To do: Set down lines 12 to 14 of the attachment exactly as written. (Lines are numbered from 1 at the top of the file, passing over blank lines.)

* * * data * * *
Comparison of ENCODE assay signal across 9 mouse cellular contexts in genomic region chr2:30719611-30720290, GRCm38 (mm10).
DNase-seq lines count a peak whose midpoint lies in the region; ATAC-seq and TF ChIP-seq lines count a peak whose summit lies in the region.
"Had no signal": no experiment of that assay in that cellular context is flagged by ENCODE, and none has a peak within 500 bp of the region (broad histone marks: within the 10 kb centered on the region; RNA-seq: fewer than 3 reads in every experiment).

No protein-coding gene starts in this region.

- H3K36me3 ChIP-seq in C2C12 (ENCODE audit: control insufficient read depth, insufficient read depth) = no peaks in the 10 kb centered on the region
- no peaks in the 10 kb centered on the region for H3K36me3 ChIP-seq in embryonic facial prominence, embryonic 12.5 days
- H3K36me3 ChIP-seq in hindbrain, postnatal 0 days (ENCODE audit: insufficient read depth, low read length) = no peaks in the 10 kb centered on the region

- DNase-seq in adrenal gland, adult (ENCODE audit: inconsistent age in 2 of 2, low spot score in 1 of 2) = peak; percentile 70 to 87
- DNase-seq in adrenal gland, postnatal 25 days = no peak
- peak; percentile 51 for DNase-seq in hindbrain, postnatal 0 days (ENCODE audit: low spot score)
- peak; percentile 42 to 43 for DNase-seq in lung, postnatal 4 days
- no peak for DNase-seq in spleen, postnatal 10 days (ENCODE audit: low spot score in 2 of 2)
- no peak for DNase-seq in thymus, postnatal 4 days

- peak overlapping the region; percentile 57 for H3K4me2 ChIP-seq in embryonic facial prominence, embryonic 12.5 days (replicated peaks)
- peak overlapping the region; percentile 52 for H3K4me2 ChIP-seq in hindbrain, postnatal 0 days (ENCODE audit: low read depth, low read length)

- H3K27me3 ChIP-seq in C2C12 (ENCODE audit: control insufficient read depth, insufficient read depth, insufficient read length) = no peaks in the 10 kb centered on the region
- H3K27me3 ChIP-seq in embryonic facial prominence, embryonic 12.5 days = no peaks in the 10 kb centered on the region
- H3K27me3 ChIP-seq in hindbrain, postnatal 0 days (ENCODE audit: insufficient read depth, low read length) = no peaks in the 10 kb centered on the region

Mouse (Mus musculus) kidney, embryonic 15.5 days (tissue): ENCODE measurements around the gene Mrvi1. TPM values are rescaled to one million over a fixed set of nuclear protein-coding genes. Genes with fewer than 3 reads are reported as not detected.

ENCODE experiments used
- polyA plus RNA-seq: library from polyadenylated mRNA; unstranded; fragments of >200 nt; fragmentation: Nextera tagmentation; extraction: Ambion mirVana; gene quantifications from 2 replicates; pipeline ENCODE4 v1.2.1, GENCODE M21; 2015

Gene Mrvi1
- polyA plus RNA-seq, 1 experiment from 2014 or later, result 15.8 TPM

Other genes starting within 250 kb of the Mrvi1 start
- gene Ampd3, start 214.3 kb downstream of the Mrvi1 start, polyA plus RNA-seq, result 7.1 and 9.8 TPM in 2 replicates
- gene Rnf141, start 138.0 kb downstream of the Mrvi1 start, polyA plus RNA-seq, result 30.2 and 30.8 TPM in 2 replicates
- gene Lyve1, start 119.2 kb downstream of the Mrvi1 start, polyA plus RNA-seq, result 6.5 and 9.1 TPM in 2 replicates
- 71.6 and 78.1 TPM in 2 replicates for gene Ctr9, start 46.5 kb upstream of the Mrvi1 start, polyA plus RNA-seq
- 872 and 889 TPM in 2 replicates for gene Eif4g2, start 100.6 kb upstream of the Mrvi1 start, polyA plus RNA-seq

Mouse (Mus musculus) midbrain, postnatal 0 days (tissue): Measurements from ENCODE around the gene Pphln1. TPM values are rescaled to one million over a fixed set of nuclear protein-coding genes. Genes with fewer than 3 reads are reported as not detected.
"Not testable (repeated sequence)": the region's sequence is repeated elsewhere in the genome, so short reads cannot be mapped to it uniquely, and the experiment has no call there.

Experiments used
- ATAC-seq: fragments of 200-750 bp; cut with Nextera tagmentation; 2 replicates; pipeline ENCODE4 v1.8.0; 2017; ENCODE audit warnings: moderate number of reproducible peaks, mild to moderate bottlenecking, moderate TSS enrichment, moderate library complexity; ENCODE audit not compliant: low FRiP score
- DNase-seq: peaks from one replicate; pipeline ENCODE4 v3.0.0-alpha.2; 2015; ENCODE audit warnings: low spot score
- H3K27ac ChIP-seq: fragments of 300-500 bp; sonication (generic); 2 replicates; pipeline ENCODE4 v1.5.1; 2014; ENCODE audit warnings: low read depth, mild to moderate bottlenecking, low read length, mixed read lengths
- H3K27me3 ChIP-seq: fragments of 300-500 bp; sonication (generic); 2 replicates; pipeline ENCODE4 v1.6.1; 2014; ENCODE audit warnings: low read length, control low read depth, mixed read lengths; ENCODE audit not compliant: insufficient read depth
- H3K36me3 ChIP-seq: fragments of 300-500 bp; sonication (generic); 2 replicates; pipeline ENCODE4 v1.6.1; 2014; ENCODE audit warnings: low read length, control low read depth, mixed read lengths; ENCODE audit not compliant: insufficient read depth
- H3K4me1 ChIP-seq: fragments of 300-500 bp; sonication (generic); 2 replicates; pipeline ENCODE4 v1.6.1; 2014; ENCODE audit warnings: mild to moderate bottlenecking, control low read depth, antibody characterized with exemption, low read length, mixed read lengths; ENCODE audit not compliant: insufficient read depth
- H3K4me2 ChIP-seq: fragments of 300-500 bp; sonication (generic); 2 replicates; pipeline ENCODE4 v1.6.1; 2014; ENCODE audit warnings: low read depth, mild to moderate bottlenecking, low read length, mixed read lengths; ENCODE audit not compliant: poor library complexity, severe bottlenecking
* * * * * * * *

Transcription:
- no peak for DNase-seq in spleen, postnatal 10 days (ENCODE audit: low spot score in 2 of 2)
- no peak for DNase-seq in thymus, postnatal 4 days

- peak overlapping the region; percentile 57 for H3K4me2 ChIP-seq in embryonic facial prominence, embryonic 12.5 days (replicated peaks)